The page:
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Re: silly question



Gary Vatnsdal <rrlgary@CC.UManitoba.CA> writes:

>I can understand how, for instance, there may have been a reptile
>pressure to be egg retentive and mammals may have developed (although
>how they managed to develop breasts at the same time - maybe internal
>feeding like a kangaroo for awhile) is a bit of a mystery.

Viviparity and lactation did *not* develop at the same time.  We know
this because the platypus has a "primitive" milk let down system and
yet it is oviparous (i.e. it lays eggs).

>But feathers are another thing. There are some coasting mammals like
>flying squarrels, and some flying mammals like the bat and some flying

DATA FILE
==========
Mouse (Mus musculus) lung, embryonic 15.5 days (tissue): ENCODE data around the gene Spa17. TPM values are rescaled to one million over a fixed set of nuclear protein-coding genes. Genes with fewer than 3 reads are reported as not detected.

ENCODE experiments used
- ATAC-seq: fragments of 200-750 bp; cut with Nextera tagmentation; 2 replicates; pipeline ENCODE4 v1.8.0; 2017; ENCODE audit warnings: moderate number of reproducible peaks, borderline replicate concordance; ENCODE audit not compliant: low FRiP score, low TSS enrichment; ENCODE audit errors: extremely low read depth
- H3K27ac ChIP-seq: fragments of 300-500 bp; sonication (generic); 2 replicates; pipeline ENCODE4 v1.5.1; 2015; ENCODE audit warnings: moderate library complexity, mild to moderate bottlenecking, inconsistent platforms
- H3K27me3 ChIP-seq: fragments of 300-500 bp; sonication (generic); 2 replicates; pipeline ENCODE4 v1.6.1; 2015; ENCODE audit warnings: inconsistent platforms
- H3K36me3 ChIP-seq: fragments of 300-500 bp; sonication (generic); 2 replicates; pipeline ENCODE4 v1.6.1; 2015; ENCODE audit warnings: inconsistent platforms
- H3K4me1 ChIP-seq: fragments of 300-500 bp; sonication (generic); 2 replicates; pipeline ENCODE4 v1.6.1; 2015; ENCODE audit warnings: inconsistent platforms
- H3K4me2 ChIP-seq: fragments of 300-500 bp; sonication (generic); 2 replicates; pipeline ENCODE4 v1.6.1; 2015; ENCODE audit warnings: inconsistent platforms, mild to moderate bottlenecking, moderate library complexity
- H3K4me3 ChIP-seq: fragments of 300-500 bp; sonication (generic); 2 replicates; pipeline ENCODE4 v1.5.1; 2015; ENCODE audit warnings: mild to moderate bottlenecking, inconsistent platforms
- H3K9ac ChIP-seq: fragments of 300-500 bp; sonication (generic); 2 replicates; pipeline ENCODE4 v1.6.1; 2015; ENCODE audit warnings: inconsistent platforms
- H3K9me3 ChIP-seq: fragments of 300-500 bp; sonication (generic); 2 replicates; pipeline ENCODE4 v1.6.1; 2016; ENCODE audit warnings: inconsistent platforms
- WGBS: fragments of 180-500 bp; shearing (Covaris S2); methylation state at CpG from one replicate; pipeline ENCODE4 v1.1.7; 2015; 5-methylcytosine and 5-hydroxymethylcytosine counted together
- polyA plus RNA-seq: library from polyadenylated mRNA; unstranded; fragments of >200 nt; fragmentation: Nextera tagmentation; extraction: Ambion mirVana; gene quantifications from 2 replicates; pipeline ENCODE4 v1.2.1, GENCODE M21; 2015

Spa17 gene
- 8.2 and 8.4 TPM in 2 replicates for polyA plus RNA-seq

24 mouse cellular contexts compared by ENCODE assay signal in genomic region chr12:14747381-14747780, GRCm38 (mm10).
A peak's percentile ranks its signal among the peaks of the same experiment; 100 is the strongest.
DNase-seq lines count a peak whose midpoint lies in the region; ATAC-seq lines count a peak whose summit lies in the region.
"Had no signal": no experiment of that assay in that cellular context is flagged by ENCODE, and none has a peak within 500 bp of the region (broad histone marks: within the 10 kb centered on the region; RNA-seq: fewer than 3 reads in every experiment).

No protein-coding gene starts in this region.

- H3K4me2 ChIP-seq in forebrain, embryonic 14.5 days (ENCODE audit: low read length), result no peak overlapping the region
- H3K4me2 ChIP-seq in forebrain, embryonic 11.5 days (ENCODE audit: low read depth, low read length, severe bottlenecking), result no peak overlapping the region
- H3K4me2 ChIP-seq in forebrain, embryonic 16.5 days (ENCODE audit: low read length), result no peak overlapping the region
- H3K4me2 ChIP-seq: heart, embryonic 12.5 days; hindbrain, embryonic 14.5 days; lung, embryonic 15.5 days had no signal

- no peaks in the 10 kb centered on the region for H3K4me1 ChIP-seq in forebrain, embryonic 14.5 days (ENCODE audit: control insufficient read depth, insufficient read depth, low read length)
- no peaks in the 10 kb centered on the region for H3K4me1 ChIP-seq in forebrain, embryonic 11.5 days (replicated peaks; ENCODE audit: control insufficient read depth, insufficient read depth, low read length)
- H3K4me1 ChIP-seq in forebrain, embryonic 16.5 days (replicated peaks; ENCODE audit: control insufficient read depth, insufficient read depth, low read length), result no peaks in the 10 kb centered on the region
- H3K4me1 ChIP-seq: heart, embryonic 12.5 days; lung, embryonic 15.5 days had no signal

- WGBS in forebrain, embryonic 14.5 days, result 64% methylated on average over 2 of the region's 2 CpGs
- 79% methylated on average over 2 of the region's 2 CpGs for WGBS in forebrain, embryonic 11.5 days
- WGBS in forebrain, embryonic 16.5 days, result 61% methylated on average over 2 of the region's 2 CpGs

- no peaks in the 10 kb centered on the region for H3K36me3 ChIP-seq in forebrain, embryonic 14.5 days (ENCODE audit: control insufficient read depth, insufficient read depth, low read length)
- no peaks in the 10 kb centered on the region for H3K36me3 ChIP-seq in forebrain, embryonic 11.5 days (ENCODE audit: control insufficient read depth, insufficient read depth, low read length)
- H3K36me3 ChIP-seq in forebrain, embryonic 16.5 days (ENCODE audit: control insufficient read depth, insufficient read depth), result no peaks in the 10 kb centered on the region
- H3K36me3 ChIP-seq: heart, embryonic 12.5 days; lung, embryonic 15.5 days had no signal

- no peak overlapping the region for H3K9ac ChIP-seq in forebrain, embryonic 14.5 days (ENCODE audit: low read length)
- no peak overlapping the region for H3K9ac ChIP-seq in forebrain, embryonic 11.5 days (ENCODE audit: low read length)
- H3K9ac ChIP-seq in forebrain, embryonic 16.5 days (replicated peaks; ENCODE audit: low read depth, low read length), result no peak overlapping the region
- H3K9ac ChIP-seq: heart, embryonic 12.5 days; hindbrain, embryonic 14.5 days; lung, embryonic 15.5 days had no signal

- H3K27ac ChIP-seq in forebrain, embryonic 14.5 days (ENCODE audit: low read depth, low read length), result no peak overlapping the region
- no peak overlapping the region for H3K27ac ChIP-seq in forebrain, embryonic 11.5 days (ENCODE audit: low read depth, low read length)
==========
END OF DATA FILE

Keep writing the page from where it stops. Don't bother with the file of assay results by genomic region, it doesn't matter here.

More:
>dinosaurs like archaeopteryx. But what strange force of nature started
>the development of these feathers?

Feathers are basically modified scales (as are hair and whiskers for
that matter).  The most likely explanation at the moment seems to be
that feathers developed first as insulating devices and only later as
generators of lift.  Unfortunately data which could support or falsify
such a scenario is hard to come by.

>Were Dino birds well developed when the K-T event took place?

Being relatively fragile, birds tend not to fossilize well.  However,
there are a few birds and bird-like dinosaurs known from before the
K-T event.  I'll leave that as an opening for Anusuya to elaborate if
she has time.

-- 
Mickey Rowe     (rowe@lepomis.psych.upenn.edu)